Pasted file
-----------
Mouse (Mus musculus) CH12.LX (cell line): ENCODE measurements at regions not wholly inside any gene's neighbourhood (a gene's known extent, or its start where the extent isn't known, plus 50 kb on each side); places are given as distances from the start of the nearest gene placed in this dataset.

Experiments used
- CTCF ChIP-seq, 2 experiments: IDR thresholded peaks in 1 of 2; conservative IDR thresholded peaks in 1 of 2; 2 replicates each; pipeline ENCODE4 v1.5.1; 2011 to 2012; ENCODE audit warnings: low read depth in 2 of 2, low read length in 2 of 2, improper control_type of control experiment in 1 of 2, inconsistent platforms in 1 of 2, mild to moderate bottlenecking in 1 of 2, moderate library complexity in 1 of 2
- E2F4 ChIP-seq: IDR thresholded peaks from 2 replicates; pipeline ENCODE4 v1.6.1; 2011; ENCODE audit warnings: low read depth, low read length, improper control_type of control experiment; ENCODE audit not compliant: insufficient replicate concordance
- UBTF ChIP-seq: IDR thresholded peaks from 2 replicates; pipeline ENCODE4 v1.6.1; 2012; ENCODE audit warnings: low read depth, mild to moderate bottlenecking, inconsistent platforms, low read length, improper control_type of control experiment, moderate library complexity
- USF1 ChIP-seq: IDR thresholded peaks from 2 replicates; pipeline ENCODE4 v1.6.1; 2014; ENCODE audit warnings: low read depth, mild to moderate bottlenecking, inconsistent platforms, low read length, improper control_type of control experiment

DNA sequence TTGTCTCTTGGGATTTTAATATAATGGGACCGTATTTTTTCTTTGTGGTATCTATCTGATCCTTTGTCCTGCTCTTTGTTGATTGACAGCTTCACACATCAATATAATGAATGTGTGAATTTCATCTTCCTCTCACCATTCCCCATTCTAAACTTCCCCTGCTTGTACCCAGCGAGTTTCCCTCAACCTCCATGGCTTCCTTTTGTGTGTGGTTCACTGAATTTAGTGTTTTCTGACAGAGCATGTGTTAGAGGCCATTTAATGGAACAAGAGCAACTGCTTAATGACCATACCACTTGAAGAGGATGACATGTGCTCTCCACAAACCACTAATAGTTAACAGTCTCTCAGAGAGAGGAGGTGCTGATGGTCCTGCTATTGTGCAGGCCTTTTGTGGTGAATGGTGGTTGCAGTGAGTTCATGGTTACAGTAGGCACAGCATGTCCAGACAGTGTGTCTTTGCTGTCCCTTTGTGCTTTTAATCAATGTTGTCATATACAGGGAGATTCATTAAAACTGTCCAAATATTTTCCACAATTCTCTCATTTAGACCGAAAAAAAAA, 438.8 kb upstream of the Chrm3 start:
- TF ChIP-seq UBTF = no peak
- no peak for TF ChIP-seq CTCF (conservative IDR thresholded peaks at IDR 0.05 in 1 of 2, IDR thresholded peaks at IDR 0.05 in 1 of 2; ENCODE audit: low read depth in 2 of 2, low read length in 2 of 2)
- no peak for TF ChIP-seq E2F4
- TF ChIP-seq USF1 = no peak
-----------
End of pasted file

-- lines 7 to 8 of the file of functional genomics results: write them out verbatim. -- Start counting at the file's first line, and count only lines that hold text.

DNA sequence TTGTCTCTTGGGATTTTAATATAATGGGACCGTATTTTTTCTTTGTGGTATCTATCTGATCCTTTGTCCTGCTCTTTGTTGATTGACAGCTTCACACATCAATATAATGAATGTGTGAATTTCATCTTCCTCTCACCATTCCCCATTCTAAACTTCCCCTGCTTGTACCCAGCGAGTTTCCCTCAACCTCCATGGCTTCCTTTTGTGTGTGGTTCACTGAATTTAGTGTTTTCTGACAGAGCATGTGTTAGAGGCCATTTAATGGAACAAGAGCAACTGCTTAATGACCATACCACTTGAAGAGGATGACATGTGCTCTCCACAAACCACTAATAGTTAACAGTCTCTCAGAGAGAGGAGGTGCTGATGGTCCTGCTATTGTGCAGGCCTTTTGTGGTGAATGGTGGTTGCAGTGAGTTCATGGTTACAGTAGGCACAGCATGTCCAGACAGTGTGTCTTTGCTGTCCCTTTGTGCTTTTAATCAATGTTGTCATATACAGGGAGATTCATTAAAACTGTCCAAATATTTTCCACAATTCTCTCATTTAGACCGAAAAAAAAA, 438.8 kb upstream of the Chrm3 start:
- TF ChIP-seq UBTF = no peak